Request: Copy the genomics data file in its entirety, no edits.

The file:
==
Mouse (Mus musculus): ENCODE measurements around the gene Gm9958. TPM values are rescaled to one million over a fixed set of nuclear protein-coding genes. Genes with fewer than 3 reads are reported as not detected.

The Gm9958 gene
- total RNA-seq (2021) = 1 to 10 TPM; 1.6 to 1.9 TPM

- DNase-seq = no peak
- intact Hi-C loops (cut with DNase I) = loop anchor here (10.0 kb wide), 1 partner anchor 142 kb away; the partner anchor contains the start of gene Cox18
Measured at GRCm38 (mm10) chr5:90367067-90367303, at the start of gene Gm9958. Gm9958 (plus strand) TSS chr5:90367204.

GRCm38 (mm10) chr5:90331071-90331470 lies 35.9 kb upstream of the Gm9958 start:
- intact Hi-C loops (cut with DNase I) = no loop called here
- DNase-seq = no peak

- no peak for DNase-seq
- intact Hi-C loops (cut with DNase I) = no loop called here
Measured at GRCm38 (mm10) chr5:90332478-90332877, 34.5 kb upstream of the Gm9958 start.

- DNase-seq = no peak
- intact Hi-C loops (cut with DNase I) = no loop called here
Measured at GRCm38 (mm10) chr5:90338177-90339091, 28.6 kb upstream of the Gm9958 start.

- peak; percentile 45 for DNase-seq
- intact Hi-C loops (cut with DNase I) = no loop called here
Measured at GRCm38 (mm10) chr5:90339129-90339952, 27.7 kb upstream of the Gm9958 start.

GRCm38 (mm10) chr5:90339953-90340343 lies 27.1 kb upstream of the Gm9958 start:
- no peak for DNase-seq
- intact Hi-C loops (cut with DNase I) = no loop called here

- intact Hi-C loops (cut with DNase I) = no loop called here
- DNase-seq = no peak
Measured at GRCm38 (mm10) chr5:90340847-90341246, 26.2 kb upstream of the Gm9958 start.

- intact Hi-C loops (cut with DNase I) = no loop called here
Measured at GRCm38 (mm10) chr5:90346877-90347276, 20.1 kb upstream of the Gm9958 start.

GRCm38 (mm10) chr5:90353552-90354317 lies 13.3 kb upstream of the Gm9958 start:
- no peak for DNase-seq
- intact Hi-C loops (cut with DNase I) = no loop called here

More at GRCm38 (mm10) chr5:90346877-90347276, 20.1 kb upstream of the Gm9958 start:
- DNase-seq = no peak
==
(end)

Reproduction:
Mouse (Mus musculus): ENCODE measurements around the gene Gm9958. TPM values are rescaled to one million over a fixed set of nuclear protein-coding genes. Genes with fewer than 3 reads are reported as not detected.

The Gm9958 gene
- total RNA-seq (2021) = 1 to 10 TPM; 1.6 to 1.9 TPM

- DNase-seq = no peak
- intact Hi-C loops (cut with DNase I) = loop anchor here (10.0 kb wide), 1 partner anchor 142 kb away; the partner anchor contains the start of gene Cox18
Measured at GRCm38 (mm10) chr5:90367067-90367303, at the start of gene Gm9958. Gm9958 (plus strand) TSS chr5:90367204.

GRCm38 (mm10) chr5:90331071-90331470 lies 35.9 kb upstream of the Gm9958 start:
- intact Hi-C loops (cut with DNase I) = no loop called here
- DNase-seq = no peak

- no peak for DNase-seq
- intact Hi-C loops (cut with DNase I) = no loop called here
Measured at GRCm38 (mm10) chr5:90332478-90332877, 34.5 kb upstream of the Gm9958 start.

- DNase-seq = no peak
- intact Hi-C loops (cut with DNase I) = no loop called here
Measured at GRCm38 (mm10) chr5:90338177-90339091, 28.6 kb upstream of the Gm9958 start.

- peak; percentile 45 for DNase-seq
- intact Hi-C loops (cut with DNase I) = no loop called here
Measured at GRCm38 (mm10) chr5:90339129-90339952, 27.7 kb upstream of the Gm9958 start.

GRCm38 (mm10) chr5:90339953-90340343 lies 27.1 kb upstream of the Gm9958 start:
- no peak for DNase-seq
- intact Hi-C loops (cut with DNase I) = no loop called here

- intact Hi-C loops (cut with DNase I) = no loop called here
- DNase-seq = no peak
Measured at GRCm38 (mm10) chr5:90340847-90341246, 26.2 kb upstream of the Gm9958 start.

- intact Hi-C loops (cut with DNase I) = no loop called here
Measured at GRCm38 (mm10) chr5:90346877-90347276, 20.1 kb upstream of the Gm9958 start.

GRCm38 (mm10) chr5:90353552-90354317 lies 13.3 kb upstream of the Gm9958 start:
- no peak for DNase-seq
- intact Hi-C loops (cut with DNase I) = no loop called here

More at GRCm38 (mm10) chr5:90346877-90347276, 20.1 kb upstream of the Gm9958 start:
- DNase-seq = no peak